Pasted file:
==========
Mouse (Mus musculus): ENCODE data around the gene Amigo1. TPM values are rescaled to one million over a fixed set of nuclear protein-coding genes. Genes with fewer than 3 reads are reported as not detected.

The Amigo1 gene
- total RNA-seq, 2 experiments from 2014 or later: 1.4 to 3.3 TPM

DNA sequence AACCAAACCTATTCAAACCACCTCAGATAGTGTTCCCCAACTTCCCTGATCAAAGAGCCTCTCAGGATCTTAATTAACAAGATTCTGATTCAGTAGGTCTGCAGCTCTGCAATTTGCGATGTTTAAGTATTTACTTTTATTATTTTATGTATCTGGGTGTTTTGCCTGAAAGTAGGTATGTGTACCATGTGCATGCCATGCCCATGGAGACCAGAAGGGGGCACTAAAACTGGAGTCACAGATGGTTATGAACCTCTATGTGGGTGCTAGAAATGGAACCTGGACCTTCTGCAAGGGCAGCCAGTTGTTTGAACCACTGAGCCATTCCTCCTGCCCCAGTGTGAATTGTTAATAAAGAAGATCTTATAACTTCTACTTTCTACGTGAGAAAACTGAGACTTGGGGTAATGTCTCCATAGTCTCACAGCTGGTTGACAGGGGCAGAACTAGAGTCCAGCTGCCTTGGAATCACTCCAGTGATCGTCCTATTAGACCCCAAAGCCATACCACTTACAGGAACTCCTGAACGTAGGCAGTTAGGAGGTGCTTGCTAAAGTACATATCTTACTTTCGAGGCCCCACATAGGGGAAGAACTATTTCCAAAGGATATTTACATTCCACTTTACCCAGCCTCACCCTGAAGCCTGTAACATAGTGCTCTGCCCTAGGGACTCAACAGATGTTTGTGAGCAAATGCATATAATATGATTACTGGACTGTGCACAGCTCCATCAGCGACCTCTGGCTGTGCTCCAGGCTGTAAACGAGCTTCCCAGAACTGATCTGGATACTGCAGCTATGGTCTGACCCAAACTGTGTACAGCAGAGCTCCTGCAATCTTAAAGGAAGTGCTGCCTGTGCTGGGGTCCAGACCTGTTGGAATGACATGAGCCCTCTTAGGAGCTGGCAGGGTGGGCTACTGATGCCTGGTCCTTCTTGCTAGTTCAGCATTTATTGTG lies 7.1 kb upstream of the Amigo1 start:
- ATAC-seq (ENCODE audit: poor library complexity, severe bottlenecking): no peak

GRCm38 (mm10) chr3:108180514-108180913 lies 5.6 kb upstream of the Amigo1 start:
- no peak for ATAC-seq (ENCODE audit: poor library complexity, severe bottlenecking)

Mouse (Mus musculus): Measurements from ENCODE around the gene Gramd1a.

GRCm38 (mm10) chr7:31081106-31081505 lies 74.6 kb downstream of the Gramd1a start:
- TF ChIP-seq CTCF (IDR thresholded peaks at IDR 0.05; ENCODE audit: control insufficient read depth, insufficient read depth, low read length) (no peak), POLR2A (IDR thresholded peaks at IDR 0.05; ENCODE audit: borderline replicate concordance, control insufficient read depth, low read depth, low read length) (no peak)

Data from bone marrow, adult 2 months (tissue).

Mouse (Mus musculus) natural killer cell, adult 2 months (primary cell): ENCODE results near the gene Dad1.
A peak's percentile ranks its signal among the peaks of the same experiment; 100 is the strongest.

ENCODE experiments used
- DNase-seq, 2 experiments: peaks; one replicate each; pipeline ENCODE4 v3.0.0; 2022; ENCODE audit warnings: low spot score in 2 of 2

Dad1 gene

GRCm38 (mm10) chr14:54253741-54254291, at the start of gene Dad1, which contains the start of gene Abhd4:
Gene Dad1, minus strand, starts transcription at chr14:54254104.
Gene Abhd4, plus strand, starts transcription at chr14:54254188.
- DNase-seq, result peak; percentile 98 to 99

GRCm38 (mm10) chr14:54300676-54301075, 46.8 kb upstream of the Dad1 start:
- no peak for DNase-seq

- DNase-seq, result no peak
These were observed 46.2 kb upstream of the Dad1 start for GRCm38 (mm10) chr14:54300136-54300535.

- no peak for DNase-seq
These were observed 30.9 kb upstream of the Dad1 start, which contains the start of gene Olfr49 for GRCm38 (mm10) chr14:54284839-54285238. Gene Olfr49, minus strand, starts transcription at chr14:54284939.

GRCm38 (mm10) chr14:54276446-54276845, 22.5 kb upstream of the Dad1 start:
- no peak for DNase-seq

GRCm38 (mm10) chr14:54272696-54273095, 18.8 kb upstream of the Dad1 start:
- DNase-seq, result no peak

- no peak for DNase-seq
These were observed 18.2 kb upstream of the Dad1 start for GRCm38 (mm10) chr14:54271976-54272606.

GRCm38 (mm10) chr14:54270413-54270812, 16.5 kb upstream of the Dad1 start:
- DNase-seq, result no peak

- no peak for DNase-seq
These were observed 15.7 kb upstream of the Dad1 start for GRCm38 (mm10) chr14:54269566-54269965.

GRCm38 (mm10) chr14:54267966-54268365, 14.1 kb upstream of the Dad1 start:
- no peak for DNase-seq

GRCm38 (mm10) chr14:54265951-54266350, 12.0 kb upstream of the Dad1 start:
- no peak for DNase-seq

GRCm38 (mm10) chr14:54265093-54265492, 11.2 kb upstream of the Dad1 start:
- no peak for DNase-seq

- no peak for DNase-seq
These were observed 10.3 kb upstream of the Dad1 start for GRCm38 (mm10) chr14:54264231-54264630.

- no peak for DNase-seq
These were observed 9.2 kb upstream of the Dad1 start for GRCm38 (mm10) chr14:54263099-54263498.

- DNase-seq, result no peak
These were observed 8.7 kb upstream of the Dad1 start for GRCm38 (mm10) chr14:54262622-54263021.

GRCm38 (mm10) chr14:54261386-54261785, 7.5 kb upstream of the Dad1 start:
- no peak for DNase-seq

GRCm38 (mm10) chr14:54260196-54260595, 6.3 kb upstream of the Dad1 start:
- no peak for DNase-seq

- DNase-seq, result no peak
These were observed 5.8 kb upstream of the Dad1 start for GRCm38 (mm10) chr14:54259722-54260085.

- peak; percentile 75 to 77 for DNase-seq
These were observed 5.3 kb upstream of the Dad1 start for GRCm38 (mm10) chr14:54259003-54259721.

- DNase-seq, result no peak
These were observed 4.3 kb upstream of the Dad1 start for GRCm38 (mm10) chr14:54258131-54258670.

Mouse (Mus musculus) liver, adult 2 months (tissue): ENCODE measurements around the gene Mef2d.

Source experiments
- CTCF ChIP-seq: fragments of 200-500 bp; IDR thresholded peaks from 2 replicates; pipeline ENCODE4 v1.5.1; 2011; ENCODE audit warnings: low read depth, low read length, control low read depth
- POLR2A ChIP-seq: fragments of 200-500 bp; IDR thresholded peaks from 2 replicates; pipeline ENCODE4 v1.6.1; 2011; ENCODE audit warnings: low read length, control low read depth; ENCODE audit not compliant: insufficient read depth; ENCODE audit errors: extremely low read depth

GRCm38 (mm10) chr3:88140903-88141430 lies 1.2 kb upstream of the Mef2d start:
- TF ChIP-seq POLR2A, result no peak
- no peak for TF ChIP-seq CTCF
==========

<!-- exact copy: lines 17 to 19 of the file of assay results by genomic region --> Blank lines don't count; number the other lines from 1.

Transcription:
GRCm38 (mm10) chr14:54253741-54254291, at the start of gene Dad1, which contains the start of gene Abhd4:
Gene Dad1, minus strand, starts transcription at chr14:54254104.
Gene Abhd4, plus strand, starts transcription at chr14:54254188.